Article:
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Somerset Hills Real Estate
Historic Henry Southard Home Listed for Sale
BASKING RIDGE, NEW JERSEY - November 17, 2017
Built in 1790
The house was built after the Revolutionary War in 1790, for Henry Southard and his family. Henry Southard was born in 1747, the son of Abraham and Cornelia (Barnes) Southard. At the age of 24, He married Sarah Lewis in 1771. They eventually had 12 children including Samuel L. Southard who
attended the Basking Ridge Classical School, graduating in 1802 prior to the construction of the Brick
Academy (in 1809). His teacher and the pastor of the Basking Ridge Presbyterian Church was Robert
Finley, the head of the B.R. Classical School, and a great friend to Henry Southard. Henry named his
youngest son Finley Southard. Mr. Southard Sr. was a revolutionary war veteran serving as a Wagoner
and Teamster carting commissary stores. He also served in the NJ State House of Representatives for
Somerset County for 9 years, and in the U.S. Congress 1801-11 and 1815-21. “One description by a
This handsome 5 bay, 2½ story center-hall colonial was originally constructed in 1790, and has recent improvements. The original front of the home with the screened porch faces south: not the adjacent road located to the west. The house is oriented towards the sun which is common in early federal period farm houses. Thus, the current entry by the driveway is actually the original rear door which explains why this entry does not face the stair. The original home likely had four rooms on the first floor with a side wing, shed-roofed kitchen addition to the east. This wing was removed for the current family room/ kitchen, in-law suite and garage. The current living room on the right (west) was very likely two parlors with single openings and separate fireplaces in the original layout. This was a common arrangement for this period as well as later federal homes. There is a slight bump in the right hand entry wall near the basement stair which may indicate a former door opening in to the “rear” parlor. The wall separating the two west bedrooms likely indicates where this original first floor wall was located. The conversion of these original first floor parlors into a single room was most probably done in the early part of the 20th century to “modernize” the home.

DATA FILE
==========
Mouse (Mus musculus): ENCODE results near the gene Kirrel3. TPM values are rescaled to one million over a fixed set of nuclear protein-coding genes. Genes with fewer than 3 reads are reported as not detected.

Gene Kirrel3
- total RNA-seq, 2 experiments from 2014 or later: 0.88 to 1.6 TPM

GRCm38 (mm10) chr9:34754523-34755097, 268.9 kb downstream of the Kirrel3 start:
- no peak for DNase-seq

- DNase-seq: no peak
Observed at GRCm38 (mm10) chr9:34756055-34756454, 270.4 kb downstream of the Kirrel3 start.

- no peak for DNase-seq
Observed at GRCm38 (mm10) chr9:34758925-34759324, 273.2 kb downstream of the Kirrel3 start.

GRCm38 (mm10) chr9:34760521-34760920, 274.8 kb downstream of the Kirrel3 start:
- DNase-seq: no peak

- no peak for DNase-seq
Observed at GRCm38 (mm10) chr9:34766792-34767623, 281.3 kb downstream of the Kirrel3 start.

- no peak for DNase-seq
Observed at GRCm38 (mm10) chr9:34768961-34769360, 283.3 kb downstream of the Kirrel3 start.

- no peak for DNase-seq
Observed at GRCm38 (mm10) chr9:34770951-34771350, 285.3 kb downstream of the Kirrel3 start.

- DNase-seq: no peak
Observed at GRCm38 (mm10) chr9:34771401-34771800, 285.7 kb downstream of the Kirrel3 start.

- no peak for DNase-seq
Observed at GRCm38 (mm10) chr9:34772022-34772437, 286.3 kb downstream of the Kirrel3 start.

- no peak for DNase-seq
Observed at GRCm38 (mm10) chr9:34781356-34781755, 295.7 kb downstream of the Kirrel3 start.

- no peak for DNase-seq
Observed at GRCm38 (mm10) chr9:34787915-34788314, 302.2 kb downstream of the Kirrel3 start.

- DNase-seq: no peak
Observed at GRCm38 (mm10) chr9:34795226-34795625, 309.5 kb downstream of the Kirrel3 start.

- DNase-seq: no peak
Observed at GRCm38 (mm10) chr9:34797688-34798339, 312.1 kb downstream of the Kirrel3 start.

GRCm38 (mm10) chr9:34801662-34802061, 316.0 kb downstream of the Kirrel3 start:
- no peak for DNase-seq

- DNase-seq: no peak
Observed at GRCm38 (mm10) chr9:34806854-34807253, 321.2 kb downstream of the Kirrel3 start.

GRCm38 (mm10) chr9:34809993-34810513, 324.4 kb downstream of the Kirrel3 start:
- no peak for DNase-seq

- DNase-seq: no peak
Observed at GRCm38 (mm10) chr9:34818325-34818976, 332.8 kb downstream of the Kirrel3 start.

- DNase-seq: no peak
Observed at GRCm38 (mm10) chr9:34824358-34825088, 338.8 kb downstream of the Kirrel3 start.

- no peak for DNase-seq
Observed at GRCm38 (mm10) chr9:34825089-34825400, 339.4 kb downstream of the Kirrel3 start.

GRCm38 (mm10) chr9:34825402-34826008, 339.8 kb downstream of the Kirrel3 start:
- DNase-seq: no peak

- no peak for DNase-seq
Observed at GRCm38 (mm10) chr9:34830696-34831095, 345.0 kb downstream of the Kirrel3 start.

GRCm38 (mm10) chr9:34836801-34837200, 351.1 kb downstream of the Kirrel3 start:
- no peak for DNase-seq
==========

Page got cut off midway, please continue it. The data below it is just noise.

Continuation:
There are many early materials and historically sympathetic elements in the home. There are two fireplaces in the original home, and some wide plank floors still exist. Early trim and flooring has been matched and treated respectfully. The windows are not original but are likely from the late 19th and early 20th century. The French doors in the dining and living rooms are also probably early 20th century colonial revival installations. They would have replaced earlier windows. It is unlikely that the house had a porch over, or surrounding the front door as this is a Victorian feature. The current porch, however elegant, is a sympathetic modern replacement of a late 19th or early 20th century feature. The age of the home reveals itself most clearly in the basement with the hand hewn beams and stone foundation walls. There is a full basement under the stair and east side of the house with a low ceiling. The west side of the house has a very tight crawl space. This is a typical arrangement for the period. Digging a full basement was difficult, time consuming work in the late 18th century. Basements did not have to be large as there were no mechanical systems, water tanks or work rooms. They were used primarily to keep food fresher.